I headed down with a bunch of runners and then we got to a point where there were 4 sets of stairs to go down, and when your quads feel like you are on fire, some swearing occurs when you see stairs. But we pushed on and I even managed a sprint at the 100 meter point so that I came in at 12 hours and 24 minutes; 60th position in a field of over 200 racers. It was so tough, 50 runners dropped out.
Other interesting things which happened during my race was getting my sister to rub Deep Blue rub onto my dirty and sweaty feet and legs. I think I owe her a few beers for that. Getting a freezie to eat between aid stations from an impromptu mini aid station being put on by Nesters Markets (one of the race sponsors). I am not totally sure but I think one of the volunteers at aid station 5, who helped me was Ellie Greenwood. She is an elite ultra runner originally from the UK and lives on the North Shore.
While I was out on the race course, Randi was helping out with the food at the finish line and met some cool people, and she got to hang out with some of the cool elite ultra runners.
Randi, Lou (my sister) and Ezra (my nephew) made sure I was taken care of at the finish line; that is after I got my hug and high 5 from Gary Robbins. Gary is such a nice guy. He is an ultra runner and one of the race directors and he hugs and hive fives every finisher.
Volunteers really are the backbone of any race and they were amazing with their commitment getting to tough places to set up, getting up early, staying out late, making sure all the runners had everything they needed from fuel to support and encouragement. At the finish line Josh, a Toronto resident and PT, helped sort out my cramping and painful legs for free. He was at the race, as his girlfriend was racing, and he offered his services.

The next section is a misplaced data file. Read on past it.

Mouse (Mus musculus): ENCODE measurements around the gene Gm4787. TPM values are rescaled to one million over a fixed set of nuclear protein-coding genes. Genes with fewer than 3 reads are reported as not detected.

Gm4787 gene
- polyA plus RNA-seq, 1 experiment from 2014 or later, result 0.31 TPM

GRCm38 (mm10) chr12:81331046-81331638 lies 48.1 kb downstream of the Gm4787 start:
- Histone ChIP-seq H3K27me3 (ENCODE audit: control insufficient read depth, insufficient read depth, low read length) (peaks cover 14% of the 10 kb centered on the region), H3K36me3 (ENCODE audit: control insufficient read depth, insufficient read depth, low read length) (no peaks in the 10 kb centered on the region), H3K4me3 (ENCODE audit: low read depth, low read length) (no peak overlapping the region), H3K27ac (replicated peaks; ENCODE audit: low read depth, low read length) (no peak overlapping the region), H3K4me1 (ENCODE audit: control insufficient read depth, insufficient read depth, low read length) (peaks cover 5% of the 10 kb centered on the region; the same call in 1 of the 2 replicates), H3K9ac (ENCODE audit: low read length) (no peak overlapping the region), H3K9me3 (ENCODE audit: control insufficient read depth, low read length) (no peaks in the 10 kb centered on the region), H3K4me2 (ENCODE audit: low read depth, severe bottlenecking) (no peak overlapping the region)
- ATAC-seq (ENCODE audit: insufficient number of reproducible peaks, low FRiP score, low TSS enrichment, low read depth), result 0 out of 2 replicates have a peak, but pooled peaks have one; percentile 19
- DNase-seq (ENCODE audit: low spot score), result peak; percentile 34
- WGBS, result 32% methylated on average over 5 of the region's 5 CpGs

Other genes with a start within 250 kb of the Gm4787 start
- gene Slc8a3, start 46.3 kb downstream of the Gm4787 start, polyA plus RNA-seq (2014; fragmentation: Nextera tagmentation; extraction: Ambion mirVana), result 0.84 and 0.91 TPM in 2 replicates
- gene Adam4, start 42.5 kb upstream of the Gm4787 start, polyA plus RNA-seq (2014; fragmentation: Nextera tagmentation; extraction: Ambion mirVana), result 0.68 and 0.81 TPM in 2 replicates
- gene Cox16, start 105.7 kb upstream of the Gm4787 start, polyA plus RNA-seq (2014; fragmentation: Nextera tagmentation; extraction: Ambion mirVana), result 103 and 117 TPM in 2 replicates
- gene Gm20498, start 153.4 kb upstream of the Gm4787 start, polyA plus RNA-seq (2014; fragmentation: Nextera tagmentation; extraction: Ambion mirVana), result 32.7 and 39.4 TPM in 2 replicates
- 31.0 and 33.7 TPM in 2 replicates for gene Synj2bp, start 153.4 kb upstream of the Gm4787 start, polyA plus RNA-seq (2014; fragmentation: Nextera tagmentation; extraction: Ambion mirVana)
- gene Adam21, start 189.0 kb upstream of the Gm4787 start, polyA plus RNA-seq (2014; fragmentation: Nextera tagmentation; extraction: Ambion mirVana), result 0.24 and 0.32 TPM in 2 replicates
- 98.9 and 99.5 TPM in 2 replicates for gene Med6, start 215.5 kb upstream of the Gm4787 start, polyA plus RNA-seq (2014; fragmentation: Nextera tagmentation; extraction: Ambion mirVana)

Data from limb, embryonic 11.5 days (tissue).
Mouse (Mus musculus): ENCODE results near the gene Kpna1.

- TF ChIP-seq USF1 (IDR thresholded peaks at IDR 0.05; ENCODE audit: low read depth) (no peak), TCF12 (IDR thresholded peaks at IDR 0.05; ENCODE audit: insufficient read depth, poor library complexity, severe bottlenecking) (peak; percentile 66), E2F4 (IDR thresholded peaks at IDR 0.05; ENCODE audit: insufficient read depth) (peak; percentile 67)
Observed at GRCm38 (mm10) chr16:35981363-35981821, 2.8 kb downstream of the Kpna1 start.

I really can't highlight how much I love the trail and ultra running community. It feels like an extended family and I hope at some stage I can volunteer and give back to this amazing family/community.
Following the race I was sore and racing was far from my mind, but this morning I made up my mind to go back to race at Squamish next year and race what they call the 50/50. You run 50 miles on Saturday and then 50k on Sunday. Its going to be tough but then I thought 50 would be tough and it was, but I amazed myself with how far I could push myself.
I'd like to thank the race directors, Gary and Geoff, for putting on this amazing race, the many volunteers for their hard work and to my sister and nephew for being my crew. Also my partner Randi for volunteering and supporting me at the race and during my training before the race.
Check out Squamish 50 on Facebook for details of the race.